• What you say here about the environment and ‘feel’ of the school is so important for so many children. While the policy of successive governments has been to drive up standards through whatever means, it seems the emotional wellbeing of the children rarely figures in the plans and yet, without that, educational achievement is unlikely, however all-singing all-dancing the academic side of the school is. I sincerely hope you get your place.

  • I very much hope you get your place. I’ve worked with many children who don’t fit the expectations from a large, high achieving, secondary school. I applaude your decision to look elsewhere. We have many years until secondary school but I’m concerned about the move to Juniors next year. Luckily our local Juniors is next door to us and is a good environment but I’m worried about the transition and expectations and whether Katie can manage those. Good luck.

    • Yes the expectations for KS2 are much greater aren’t they, baby girl is really struggling with these at the moment I think.
      Transition’s are tricky times, but I’m sure with you supporting Katie so well, she will be well equipped to manage this next move 🙂

      Thanks for your comment and support 🙂

  • My son has only just started year 4 and already I am being ‘forced’ to think about secondary school.He went to a brilliant infant school where nurturing the child was the main focus and education ran along side of it.We had to move him to another infant school just before the end of year 2 so that he could settle in this new school before starting year3.(His old school was just an infant school)This school insists that nurturing is part of their ethos ,but the child’s level of independence is what they focus on.Children who are delayed in their emotional development are supposed to follow the rest and obviously when this doesn’t happen and the inevitable behaviour occurs because they are unable to cope with the expectations ,etc on them the school don’t know what to do and respond only to the behaviour – which results in further escalations of behaviour in response. At the moment I don’t know how he will get through junior school ,let along secondary. I feel I should make a start looking to see what secondary schools are about already .The thought of homeschooling is terrifying ,but also seems to be the only solution if a suitable school can’t be found that will actually tick all the boxes for my child to cope with and learn in.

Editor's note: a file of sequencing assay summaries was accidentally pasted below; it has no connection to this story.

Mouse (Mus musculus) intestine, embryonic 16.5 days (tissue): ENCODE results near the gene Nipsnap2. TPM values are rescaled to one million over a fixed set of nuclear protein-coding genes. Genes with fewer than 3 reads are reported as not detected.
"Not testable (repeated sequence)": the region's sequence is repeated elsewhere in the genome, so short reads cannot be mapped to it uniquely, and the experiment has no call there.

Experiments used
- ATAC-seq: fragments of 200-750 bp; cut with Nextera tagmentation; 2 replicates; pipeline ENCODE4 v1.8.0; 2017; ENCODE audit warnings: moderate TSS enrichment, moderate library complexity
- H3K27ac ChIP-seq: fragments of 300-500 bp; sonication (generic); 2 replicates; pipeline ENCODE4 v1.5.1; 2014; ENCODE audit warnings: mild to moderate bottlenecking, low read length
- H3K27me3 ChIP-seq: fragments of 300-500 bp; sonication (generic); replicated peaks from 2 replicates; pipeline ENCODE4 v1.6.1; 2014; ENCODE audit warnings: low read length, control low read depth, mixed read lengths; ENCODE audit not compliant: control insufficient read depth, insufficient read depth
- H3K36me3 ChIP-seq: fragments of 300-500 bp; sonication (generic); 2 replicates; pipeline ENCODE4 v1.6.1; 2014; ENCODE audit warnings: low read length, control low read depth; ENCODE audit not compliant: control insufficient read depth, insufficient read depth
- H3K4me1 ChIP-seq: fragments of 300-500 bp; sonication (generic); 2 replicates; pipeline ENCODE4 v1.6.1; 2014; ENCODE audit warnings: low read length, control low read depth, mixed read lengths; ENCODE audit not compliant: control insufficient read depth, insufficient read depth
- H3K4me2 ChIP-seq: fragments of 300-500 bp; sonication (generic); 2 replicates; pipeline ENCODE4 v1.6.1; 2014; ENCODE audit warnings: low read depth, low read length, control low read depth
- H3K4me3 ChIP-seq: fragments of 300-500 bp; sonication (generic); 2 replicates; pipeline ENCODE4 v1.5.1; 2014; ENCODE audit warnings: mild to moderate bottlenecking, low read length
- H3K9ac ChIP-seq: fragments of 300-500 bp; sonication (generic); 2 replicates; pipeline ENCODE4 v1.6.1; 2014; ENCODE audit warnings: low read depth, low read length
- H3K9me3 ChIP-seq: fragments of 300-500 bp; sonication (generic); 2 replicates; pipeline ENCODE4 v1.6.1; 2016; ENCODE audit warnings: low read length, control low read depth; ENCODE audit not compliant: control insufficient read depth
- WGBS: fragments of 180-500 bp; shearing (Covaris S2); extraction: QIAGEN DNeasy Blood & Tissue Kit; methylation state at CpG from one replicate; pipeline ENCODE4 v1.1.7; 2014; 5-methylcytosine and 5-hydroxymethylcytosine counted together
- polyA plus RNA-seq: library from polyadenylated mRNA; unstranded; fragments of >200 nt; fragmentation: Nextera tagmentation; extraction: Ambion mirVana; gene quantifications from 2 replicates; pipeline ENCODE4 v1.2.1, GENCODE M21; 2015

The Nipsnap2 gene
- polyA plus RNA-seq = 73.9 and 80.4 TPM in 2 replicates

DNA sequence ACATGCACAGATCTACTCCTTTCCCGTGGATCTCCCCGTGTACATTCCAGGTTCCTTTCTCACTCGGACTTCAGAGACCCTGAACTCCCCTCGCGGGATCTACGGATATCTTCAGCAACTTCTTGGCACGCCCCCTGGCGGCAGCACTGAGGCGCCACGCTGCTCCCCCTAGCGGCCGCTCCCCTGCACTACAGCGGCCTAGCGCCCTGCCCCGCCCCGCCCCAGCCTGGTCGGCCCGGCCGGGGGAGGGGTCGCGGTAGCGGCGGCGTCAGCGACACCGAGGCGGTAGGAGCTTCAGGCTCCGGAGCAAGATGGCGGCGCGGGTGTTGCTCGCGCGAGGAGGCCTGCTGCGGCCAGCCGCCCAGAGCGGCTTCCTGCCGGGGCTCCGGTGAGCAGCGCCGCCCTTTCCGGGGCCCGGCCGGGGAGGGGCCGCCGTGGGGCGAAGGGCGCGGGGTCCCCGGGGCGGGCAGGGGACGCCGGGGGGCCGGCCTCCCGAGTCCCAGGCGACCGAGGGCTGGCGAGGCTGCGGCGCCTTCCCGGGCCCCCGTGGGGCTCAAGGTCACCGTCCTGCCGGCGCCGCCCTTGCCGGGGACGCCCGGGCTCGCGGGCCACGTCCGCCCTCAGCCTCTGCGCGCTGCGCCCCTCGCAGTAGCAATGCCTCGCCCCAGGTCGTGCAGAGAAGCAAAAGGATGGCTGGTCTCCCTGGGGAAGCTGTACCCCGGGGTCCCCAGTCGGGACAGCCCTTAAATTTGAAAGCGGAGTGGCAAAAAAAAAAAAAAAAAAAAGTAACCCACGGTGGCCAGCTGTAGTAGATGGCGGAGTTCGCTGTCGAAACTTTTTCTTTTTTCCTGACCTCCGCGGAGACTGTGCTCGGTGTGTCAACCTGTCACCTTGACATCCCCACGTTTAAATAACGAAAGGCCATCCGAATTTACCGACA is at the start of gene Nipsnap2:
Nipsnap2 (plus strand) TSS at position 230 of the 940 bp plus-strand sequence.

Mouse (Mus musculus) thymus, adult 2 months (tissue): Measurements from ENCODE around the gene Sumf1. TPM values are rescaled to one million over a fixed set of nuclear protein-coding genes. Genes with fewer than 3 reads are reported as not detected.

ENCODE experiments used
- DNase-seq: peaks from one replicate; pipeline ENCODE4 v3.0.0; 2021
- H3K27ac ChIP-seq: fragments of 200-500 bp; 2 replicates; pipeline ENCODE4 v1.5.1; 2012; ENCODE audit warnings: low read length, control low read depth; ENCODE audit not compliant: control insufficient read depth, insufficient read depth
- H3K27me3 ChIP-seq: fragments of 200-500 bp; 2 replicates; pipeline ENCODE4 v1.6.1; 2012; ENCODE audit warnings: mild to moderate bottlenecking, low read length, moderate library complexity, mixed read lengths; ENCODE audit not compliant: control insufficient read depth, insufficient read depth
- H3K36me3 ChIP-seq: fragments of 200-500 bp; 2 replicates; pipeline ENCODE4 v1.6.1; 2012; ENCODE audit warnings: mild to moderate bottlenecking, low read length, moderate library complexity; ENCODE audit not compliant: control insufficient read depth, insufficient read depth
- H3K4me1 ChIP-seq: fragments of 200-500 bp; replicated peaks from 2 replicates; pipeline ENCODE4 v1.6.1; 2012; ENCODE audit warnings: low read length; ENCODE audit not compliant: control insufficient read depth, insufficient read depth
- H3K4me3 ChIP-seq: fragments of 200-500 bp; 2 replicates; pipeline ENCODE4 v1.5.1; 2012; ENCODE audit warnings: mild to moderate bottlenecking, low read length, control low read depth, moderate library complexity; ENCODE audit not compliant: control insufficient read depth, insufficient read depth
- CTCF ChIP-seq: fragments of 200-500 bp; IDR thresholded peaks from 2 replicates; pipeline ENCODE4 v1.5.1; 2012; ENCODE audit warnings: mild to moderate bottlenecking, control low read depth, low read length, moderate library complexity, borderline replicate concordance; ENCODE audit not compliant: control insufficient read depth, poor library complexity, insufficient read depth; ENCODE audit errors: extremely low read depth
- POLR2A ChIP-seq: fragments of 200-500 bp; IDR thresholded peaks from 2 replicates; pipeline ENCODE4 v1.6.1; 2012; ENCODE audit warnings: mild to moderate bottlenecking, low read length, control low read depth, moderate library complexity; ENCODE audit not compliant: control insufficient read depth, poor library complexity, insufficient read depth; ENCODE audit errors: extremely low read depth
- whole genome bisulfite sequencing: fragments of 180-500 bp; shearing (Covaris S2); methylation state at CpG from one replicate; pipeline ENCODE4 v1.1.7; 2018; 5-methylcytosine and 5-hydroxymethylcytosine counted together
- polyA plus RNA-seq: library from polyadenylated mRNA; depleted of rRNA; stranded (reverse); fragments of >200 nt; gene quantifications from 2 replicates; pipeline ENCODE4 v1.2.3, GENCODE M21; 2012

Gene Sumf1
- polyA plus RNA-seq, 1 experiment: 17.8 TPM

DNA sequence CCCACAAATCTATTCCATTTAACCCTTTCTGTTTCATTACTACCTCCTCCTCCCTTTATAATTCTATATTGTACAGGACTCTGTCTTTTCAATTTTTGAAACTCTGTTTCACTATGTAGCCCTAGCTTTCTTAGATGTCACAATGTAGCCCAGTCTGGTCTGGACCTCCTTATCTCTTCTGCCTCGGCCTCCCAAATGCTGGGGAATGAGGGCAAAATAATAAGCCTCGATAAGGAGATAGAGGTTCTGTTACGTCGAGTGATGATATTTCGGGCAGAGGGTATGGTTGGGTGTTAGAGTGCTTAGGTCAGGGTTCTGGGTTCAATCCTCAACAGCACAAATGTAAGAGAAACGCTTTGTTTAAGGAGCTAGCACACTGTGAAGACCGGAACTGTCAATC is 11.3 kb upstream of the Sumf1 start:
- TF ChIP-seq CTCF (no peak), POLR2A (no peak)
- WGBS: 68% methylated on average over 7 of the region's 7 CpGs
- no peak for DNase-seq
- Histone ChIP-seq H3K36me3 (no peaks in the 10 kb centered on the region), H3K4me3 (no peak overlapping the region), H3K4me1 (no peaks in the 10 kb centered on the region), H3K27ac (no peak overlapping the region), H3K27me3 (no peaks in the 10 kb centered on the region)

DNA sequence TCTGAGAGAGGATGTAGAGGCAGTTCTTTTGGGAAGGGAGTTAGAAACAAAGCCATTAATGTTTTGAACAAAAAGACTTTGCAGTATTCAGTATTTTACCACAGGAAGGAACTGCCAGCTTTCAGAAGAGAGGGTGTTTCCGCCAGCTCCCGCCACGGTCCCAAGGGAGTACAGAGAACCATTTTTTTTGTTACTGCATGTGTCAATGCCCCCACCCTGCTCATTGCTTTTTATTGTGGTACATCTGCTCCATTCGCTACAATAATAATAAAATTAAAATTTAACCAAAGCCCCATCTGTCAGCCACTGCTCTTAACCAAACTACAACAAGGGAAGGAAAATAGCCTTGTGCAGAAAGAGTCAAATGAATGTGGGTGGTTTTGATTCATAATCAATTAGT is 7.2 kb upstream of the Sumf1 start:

The school you have found sounds better with less children in and a calmer environment and support.I hope that things go okay there.Its a hard decision to decide when best to tell tell your daughter.Too soon gives them too long to dwell on something and yet sufficient preparation is also needed.Trying to get the right timing is such a juggling act that I find I’m ‘holding my breath’ to see if I got it right.

    • It’s so hard isn’t it 😦 have you considered asking your school to use some of the Pupil Premium Plus money that your boy is entitled to for some whole school attachment training? It sounds like they could do with some help gaining better understanding.
      When big girl was in year 4 high school wasn’t really on my radar at that time, she has changed so much these last couple of years that I think if i’d looked at schools in year 4 i’d have been looking for something different to what I’m looking for now. So i’d look, but just bare in mind that so much can change in a couple of years and your boys needs could change or take a different direction.
      Thanks so much for your comment and support, I really hope you manage to get some better understanding and support for your boy at his current school, it could make all the difference to his future in education 🙂

  • We’ve got two years. I’m already a nervous wreck about it. Plus we need two different schools because our two are a disaster for each other. Primary school can manage it. But the low supervision levels of Secondary school just wouldn’t be safe. I’ll be looking for the same criteria as you.


    • Yes I think it’s quite likely that we’d look for separate schools for her sisters when their time comes, they’re not physical with each other but they emotionally drain and smother each other and like you say, in primary it’s been easier to manage, but in high school I suspect they’d be drawn to each other like magnets every day :/

      I hope you find a school suitable, do you have anyone you could ask for advice? Perhaps a PAS or Autism Outreach worker? Good luck xx 🙂

  • For those people commenting on home schooling as a possibility I just thought I’d say hi. I homeschool our bc and we are hoping to be matched at panel very soon. Plan is to homeschool all the children. Whilst our bc was at nursery we decided we might want to homeschool. So I joined the local yahoo home school group. I think every area has a yahoo home school group. (some will be called home educating) Through this I had an idea of what went on locally and went to a couple of meet ups. Was also able to ask questions on the boards. In our area there is a local yahoo group we do things with and we have joined other groups in surrounding area and done things with them. We are also part of another group we found in the area. It’s a lovely way of life. There’s different ways of home schooling and it’s finding what works for you and your child.